With the BABIP more normal, the differences in batting average are a bit more limited but the FIP remains quite different depending upon whom he is facing. As does the telling strikeout to walk ratio. Based upon these statistics I feel pretty safe saying that Fuentes should be used in a more LOOGYish role for lack of a better word.
There hasn’t been much to this April but, Fuentes has been interesting regardless. His fastball is averaging 90.3 mph this year the highest its averaged since 2008 when it averaged 91.6 mph. Also interesting is his pronounced usage of it. Since Pitch f/x became available in 2007, he has never used his fastball as much as he has this year. Last year he used it 76% of the time, a previous high between 2007-2011, this year he is at 84%. The results thus far with this dramatically different mix on the surface have been bad, he has a 5.40 ERA, hitters have a BABIP of .350 against him and he has allowed 1.4 HR/9. Yet, despite showing much less diversity in his pitches, his K/9 rate is at 10.8 the first time it has been in double digits since 2008. His walk rate at 1.4 BB/9 is less than half his best season, last year’s 3.1 BB/9.
Could the added velocity on the fastball be what is accounting for the improved K/9 rate? There seems to be some correlation as the r2 value is .4366.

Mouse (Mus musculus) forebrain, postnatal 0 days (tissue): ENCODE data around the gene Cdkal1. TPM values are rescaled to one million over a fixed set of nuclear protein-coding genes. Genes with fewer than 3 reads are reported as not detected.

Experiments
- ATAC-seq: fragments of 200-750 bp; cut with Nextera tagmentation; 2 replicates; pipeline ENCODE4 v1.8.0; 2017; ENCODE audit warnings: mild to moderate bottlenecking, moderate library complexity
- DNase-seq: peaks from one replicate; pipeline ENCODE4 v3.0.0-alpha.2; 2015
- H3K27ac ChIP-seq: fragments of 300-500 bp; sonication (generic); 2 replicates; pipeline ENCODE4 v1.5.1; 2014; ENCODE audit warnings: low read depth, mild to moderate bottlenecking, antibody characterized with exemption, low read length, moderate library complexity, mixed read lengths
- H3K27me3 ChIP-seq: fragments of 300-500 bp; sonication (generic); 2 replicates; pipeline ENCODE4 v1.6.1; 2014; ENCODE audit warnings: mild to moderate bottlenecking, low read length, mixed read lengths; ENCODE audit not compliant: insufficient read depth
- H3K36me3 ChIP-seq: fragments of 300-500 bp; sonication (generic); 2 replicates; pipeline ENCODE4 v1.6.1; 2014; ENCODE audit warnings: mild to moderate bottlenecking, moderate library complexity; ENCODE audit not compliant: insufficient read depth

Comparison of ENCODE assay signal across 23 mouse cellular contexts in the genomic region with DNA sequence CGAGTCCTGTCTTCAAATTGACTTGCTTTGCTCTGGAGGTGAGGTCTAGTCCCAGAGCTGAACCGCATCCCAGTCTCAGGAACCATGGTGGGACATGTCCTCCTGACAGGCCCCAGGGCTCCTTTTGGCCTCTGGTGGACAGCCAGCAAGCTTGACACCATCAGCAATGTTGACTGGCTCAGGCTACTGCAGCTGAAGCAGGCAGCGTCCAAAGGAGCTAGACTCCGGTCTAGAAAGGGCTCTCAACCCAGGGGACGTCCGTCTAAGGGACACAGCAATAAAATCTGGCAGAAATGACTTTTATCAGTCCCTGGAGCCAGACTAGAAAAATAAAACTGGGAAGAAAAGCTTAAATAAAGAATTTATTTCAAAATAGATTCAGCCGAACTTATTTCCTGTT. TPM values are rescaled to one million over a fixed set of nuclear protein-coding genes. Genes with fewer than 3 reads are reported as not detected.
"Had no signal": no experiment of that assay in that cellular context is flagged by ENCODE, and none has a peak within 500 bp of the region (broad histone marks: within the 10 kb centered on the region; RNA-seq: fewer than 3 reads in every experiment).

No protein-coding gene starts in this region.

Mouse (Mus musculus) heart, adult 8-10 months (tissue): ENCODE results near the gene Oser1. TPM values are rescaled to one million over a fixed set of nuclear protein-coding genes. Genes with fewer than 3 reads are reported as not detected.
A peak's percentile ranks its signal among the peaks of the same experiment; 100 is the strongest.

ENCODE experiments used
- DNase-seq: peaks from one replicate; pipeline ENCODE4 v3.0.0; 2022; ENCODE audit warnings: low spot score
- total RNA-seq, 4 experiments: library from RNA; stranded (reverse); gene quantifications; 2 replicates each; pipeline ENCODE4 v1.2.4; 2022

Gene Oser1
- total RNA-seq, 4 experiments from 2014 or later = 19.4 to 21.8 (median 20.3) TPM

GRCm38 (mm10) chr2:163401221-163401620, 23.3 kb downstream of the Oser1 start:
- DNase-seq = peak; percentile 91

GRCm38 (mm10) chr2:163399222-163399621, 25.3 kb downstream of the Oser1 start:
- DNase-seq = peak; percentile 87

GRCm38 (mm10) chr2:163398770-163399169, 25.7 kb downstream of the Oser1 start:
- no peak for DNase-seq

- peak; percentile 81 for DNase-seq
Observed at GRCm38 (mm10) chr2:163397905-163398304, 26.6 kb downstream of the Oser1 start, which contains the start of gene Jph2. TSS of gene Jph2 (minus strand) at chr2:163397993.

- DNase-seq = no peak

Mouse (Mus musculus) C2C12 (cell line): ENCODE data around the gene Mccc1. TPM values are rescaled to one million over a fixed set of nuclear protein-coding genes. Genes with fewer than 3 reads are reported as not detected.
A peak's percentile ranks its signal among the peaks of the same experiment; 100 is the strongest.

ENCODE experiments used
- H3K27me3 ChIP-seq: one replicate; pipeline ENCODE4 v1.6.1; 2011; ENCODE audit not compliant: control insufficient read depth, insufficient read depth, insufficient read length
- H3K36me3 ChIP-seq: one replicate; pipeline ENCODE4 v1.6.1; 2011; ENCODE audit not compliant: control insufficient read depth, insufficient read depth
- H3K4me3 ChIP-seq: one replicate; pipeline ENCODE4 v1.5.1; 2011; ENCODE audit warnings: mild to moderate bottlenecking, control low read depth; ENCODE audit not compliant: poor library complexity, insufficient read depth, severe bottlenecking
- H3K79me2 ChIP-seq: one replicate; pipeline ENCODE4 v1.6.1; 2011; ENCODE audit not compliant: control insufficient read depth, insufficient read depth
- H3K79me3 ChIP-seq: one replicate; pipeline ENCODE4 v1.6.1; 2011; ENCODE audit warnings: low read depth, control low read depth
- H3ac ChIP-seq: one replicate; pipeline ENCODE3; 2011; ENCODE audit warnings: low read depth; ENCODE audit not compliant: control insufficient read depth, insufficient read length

Earlier in his career his change up was slower providing even more variation on speed that could account for the higher K/9 rates (this year is 74.6 mph well faster than his 72.9 mph career mark). The increased velocity of his fastball therefore, despite being coupled with an increase in his change up speed, seems to be a good thing. Perhaps that is why Kurt Suzuki and Anthony Recker are calling for so many of them. Look how different his splits on pitch selection look this year, compared to years past and note how the pitch selection doesn’t seem to influence the FIP:
|FA %||SL %||CH %||FIP|
It’ll be interesting to keep watching Fuentes this year and see if these trends we have seen exhibited in the early go persist. I think he can be a very valuable pitcher if used correctly, which is as a LOOGY. While he doesn’t want to be used that way, and thus far we have seen little indication from Bob Melvin that he will be used that way, he could be a very effective pitcher for the A’s. His career 3.56 K/BB against lefties would have been the best mark on the 2011 A’s aside from Brandon McCarthy. That number is something he is also very capable of doing as he did it in 2011 when he had 3.57 K/BB.
Though many A’s fans become nervous when Fuentes enters a game, and I’d be a liar if I said I weren’t one of them, it is fair nervousness if you see a slew of right-handed bats due up. Fuentes is simply an OK pitcher against the righties while he excels against the lefties. If used properly, A’s fans should be pleased with the results and perhaps even more pleased with the take he could fetch in a deadline deal. It is up to management to use him properly and fully maximize the results possible with Fuentes on the mound.